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Discuss the pathway of heart failure and neurohormonal activation

Poor ventricular function or Myocardial damage leads to insufficient SV, CO and tissue perfusion

--> Neurohormonal Activation:

1) Increased sympathetic

2) Vasoactive peptides like RAS, Vasopressin, Endothelin, Natriuretic

3) Inflamm mediators like PGs and cytokines

--> Vasoconstriction, Salt and water retention, hypertrophy/remodeling

--> Further ventricular dysfunction and heart failure 


Why are NSAIDs avoided in heart failure?

renal function depends on prostaglandin synthesis 


What triggers Renin release?

Decreased CO, volume, vascular resistance, BP leads to

decreased glomerular BP, decrease NaCl sensed at macular Densa and increased NE release

All act to increase Renin 


What is ACE and how does it work/what does it do?

What about ACE2?

ACE = cleaves AG1 to AG2 in the lungs

ACE2 = makes AG1-7 from excess AG2 and AG1-7 is a counter-regulatory peptide that acts as a dilator and reduces atherogenic effects 


What are the 3 different forms/classes of RAS inhibitors and some drugs within each category?

ACE-Inhibitors = Captopril, Enalapril, Lisinopril -"Prils"

Angiotensin Receptor Blockers (ARBs) = Losartan and Valsartan

Renin Inhibitors = anti-HTN not used in HR = Akiskiren


What are all the effects of Ag2?

1) Rapid Presser Response - vasoconstriction and enhanced sympathoadrenal activity

2) Slow Presser response - increase Aldosterone to increase Na reabsorption 

3) Alter CV structure by increasing TGF-Beta nd increasing Fibrosis

4) Hemodynamic alteration of CV structure - vascular and cardial hypertrophy and remodeling 


What is the relation of RAS to bradykining and Prostaglandins?

ACE converts AG1 to AG2

ACE also inactivates Bradykinin 

BRadykinin is a Potent endothelium dependent vasodilator that acts on the B2 receptor to release NO 


What are the adverse effects of ACE inhibitors?

Chronic Cough



What are the ACE-Inhibitors and the differences between them?

First Generation - Sulfhydryl

Captopril  - Sulfhydryl group, renal excretion (can lead to kidny dysfunction!), Short halflife

Second Generations: no sulfhydril 

Enalapril - no sulfhydryl (carboxyl instead), pro-drug convered and longer hlaf life, renal excretion (Can lead to kidney dysfunction!) 


Fosinopril - Prodrug with Bile exretion so less effects on kidney


What are the common adverse effects of Sulfhydryl drugs?

Dysguesia, skin rash, nephropathy, neutropenia 


What are the Mineralcorticoid receptor antagonists? Side effects? 

Sprinolactone and eplerenone

USed when increased Aldosterone which can cause volume overload, fibrosis, hypertrophy etc


Eplenerone - no side effects

Spironolactone - Gynecomastia and irregular menstrual periods 


What anti-HTN drugs raise serum K+? significance?

ACE inhibitors, Beta blockers, and MRA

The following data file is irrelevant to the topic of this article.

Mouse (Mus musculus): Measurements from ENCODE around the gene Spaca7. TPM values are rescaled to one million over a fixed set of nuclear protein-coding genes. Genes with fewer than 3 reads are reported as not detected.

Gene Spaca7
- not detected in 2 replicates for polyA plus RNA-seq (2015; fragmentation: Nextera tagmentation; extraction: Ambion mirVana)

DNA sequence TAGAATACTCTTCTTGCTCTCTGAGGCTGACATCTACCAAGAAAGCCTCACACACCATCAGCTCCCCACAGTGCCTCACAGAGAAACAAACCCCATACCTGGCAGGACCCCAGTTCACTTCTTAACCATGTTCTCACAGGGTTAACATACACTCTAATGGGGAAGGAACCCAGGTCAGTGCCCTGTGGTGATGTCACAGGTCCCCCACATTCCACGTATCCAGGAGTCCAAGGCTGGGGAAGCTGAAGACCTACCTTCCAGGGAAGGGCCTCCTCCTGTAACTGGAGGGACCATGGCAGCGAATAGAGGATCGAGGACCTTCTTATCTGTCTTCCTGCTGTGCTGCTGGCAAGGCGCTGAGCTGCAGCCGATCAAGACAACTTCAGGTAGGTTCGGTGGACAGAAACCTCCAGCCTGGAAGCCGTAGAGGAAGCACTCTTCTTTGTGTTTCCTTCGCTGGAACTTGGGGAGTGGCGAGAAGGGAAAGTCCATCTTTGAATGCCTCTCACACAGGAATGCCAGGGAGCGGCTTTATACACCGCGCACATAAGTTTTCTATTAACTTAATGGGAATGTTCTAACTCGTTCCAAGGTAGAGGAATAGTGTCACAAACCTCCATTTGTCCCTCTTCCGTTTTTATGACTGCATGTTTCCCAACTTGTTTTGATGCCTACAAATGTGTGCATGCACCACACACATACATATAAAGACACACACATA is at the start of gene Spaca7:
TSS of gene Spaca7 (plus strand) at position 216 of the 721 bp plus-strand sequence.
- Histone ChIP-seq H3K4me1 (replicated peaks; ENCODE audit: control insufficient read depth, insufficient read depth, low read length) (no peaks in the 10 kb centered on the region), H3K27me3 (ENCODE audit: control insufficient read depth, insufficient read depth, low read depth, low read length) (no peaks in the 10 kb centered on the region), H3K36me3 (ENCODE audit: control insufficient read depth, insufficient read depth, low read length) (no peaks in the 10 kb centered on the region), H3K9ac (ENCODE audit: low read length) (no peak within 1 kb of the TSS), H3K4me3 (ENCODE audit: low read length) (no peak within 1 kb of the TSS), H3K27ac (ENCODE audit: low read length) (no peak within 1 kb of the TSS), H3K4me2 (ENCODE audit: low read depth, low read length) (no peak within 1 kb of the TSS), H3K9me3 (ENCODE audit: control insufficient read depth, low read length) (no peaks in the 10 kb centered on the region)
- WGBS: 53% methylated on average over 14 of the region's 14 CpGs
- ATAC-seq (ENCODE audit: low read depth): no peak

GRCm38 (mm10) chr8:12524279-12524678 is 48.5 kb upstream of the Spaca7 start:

Careful for hyerkalemia leading to increased malaise, palpitations, weaness that can lead to sudden death!


What are the signaling pathways, tissue responses, expression and blockers for angiotensin receptor subtype AT1?

AT1 signal with increased phospholipase and tyrosine kinase, decreased Adenylyl cyclase;

AT1 cause vasoconstriction, aldosterone, Adrenergic potentiation, myocyte hypertrophy, vascular hypertrophy, and hyperplasia

See down-regulation in CHF

Blocked by ARBs -AT-1 selective!!!!! 


What are the signaling pathways, tissue responses, expression and blockers for angiotensin receptor subtype AT2? 

AT2 signal through Tyrosine phosphatase

AT2 cause vasodilation, antiproliferation and differentiation 

AT2 bad effects cause Plaque rupture and adverse vascular remodeling 

AT2 expressed only during development and increased in CHF



Differences between ACE-Inhib and ARBs?

ACE reduces AG2 and responses to BOTH AT1 and AT2 

ARB are antiogensin receptor blockers blocking AT1 response and so potentiation of AT2 response which could be bad in CAD bc could see plaque rupture 


Benefits of using ACE, ARB or Renin inhibitor?

Fall in BP that can be potentiated in combination with Diuretic 

regression of LVH and icnreased survival in CHF

Inhibition of vascular hyperplasia

Renal Function preserved in Diabetes!!! 


Adverse effects in using ACE, ARB, Renin inhib?

Dizziness and hypotension - potentiated with dehydration



Renal failure if Renal Artery Stenosis!!!




Explain compensated vs decompensated heart failure?

Compensated = adequate Na excretion from kidneys (ANP can balance RAS) 

Decompensated = RAS wining over ANP 


What are the A, B, and C types of Natriuretic peptides? Released from where to act on where and do what?

A-type released from stretch in Atria 

B-type released from Ventricular stretch

C-type released from vascular endothelium - ONLY acts Locally 


Supress RAS, Vasodilate to lower TPR, Incrase natriuresis and lose Na 


What is used as a biomarker for dysfunction in CHF?

Pro-BNP used to measure release of ANP and is cleavage product from propeptide to make Pro-BNP and BNP 


How do the natriuretic peptides work? what stops them?

activate guanylyl clcase A to convert GTP to cGMP and cause increased NA excretion, vasodilation, lusitropy etc 


Neprylisin is the endopeptidase that breaks them down